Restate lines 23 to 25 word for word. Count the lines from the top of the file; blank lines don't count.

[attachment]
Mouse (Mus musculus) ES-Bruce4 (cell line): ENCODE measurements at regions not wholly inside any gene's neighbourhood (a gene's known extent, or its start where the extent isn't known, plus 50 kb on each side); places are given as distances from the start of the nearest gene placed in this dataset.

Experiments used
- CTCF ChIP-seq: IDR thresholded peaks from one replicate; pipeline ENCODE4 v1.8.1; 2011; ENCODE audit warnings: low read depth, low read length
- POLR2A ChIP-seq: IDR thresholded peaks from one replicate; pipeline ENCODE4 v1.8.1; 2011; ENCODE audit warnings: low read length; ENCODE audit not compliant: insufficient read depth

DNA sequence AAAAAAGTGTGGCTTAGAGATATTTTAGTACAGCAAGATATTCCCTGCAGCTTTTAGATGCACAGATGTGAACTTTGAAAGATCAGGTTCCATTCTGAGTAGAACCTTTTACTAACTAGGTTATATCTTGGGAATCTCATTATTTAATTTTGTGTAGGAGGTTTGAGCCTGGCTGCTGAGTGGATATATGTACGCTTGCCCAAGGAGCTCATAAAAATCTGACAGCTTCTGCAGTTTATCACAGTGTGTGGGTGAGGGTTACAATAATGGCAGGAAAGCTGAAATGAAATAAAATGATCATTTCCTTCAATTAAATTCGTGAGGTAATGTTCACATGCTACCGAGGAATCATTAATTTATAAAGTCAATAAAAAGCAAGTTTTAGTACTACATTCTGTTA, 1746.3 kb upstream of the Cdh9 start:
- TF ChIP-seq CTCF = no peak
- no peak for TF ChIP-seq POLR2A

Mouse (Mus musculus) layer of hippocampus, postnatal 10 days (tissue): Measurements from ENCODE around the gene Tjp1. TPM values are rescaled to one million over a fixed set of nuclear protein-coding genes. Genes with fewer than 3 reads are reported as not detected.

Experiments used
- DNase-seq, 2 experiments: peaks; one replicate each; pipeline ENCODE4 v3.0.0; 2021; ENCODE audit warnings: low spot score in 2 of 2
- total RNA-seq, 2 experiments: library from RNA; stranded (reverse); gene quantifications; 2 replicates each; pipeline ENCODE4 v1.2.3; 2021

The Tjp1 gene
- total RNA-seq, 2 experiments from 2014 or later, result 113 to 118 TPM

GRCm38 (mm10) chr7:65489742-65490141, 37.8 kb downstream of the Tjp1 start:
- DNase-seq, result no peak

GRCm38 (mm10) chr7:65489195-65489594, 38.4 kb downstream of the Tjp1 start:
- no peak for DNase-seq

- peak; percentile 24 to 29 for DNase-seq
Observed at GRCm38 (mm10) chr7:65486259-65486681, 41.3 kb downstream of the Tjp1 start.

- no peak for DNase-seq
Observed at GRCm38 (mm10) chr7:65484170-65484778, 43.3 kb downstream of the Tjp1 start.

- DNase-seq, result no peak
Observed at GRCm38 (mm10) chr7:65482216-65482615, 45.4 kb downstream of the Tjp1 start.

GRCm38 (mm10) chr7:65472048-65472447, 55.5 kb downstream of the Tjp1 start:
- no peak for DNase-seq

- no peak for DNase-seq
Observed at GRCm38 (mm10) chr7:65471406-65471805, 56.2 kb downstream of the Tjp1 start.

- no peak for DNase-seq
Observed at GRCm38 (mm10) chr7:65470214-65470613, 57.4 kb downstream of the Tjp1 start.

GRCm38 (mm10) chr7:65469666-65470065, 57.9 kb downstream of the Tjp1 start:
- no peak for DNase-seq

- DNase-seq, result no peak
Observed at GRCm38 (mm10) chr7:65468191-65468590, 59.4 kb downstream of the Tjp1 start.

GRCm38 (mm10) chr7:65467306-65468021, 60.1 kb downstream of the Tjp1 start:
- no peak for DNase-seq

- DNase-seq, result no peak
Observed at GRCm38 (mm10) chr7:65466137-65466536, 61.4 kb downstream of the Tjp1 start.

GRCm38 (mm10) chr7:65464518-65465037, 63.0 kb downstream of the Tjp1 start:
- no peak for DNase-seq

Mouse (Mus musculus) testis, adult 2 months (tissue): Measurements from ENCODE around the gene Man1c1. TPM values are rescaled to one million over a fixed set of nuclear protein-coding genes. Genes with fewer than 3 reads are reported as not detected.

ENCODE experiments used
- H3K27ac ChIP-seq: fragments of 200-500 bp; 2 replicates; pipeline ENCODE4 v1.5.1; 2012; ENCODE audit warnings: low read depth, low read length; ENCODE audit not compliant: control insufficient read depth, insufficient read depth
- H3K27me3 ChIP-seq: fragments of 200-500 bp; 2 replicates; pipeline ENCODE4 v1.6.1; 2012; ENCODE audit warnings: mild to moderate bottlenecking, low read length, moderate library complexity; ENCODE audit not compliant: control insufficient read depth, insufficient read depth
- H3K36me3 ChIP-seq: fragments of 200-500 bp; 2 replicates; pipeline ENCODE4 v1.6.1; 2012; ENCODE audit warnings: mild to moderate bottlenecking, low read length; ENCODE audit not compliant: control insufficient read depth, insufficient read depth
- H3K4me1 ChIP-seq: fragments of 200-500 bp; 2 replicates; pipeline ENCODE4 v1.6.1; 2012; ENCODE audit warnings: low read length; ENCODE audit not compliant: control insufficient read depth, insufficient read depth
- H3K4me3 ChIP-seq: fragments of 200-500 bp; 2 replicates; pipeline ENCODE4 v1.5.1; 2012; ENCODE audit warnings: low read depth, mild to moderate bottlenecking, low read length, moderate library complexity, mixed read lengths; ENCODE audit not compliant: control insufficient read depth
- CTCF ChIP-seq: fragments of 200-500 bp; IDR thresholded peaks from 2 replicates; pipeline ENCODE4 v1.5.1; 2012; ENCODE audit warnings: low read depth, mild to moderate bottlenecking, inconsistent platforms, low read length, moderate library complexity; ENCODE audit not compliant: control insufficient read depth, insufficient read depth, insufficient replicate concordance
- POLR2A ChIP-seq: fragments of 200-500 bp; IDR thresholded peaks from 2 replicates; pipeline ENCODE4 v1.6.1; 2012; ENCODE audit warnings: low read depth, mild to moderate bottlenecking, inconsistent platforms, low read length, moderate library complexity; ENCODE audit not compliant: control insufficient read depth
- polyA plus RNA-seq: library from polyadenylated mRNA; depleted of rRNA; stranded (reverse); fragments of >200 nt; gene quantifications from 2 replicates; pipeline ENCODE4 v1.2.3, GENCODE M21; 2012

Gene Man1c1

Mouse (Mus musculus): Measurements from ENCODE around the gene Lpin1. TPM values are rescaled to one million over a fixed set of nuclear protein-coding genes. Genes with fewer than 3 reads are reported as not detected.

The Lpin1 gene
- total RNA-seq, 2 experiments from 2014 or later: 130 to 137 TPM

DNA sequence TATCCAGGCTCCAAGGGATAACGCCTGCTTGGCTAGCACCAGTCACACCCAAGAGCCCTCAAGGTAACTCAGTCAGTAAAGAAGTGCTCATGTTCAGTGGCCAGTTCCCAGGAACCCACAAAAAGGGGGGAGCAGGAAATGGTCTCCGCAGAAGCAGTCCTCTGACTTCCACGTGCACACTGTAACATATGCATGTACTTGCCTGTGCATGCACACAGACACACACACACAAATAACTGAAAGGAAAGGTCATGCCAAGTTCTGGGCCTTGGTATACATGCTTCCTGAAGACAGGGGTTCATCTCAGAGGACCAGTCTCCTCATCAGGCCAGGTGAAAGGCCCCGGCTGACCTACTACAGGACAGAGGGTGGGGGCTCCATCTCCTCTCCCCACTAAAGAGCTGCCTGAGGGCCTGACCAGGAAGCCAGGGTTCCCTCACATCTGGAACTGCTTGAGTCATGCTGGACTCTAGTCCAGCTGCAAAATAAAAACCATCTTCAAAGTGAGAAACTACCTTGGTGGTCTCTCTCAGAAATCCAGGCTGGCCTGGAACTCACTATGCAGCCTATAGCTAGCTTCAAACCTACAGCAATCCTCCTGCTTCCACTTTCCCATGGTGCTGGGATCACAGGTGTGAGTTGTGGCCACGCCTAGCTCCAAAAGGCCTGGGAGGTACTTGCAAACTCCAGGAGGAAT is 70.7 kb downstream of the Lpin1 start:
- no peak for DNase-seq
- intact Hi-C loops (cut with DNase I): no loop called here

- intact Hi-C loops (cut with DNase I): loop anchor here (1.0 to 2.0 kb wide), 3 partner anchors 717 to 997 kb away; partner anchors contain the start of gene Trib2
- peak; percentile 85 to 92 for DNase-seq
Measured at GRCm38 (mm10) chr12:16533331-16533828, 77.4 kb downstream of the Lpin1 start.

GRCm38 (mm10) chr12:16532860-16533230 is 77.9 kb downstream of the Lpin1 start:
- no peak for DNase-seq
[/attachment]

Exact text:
Observed at GRCm38 (mm10) chr7:65482216-65482615, 45.4 kb downstream of the Tjp1 start.

GRCm38 (mm10) chr7:65472048-65472447, 55.5 kb downstream of the Tjp1 start:
- no peak for DNase-seq